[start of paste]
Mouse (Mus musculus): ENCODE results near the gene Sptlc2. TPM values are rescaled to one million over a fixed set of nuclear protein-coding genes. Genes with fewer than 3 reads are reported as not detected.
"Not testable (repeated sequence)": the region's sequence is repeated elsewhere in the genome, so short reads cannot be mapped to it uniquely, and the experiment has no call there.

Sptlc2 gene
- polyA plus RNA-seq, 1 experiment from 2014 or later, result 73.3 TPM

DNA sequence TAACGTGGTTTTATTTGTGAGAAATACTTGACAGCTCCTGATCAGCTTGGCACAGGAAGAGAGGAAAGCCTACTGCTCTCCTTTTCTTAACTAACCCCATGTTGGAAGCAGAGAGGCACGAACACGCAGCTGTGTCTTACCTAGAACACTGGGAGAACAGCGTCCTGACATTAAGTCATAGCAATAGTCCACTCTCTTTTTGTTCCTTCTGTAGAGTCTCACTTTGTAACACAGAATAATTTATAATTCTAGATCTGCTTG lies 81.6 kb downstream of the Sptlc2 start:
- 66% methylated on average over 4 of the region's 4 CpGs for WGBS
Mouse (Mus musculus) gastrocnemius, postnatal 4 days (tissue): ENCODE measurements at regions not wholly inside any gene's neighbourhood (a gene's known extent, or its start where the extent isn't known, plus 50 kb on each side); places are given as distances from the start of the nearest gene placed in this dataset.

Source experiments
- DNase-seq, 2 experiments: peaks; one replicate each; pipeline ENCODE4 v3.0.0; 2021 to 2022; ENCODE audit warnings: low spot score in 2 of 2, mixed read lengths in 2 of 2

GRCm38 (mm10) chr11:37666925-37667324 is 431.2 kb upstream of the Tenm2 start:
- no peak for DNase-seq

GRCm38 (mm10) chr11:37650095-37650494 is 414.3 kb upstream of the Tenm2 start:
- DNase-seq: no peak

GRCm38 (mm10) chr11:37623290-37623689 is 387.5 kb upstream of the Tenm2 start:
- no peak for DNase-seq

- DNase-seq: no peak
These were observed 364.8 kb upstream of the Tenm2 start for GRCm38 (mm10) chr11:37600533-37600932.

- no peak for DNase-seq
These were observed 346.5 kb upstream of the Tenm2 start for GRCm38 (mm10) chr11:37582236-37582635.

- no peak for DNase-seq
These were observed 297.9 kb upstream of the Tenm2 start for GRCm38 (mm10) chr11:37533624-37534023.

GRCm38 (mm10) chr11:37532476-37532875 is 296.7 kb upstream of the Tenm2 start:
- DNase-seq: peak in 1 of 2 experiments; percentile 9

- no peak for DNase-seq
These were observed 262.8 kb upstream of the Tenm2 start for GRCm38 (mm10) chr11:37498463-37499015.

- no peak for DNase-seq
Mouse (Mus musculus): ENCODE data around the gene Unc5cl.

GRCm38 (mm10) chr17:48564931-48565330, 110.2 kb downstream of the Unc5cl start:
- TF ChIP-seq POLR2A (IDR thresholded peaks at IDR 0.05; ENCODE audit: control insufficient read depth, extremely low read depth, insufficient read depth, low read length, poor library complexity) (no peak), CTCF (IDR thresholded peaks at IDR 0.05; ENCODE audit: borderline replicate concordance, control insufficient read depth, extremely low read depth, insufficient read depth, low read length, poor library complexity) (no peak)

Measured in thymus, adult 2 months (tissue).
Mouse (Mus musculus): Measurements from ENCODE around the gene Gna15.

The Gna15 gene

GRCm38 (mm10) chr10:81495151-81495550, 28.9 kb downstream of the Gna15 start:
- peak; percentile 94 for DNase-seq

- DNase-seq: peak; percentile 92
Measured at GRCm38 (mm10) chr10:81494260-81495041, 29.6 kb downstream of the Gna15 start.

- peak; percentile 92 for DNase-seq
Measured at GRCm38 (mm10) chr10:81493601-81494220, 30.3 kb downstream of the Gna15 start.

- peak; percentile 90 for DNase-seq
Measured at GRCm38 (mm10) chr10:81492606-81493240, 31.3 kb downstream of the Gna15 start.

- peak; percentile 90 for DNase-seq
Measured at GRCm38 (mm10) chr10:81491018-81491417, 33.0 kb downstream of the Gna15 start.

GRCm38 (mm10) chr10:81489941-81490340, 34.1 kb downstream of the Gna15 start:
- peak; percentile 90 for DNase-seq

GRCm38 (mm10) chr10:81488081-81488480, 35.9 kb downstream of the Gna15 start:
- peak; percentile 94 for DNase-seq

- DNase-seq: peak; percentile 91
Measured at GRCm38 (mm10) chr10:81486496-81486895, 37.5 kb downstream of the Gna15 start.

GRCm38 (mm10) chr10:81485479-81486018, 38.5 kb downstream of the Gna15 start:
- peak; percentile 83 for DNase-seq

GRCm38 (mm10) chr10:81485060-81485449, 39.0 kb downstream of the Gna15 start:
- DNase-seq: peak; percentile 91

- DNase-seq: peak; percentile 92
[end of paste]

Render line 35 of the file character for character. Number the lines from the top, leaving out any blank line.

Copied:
- DNase-seq: peak; percentile 92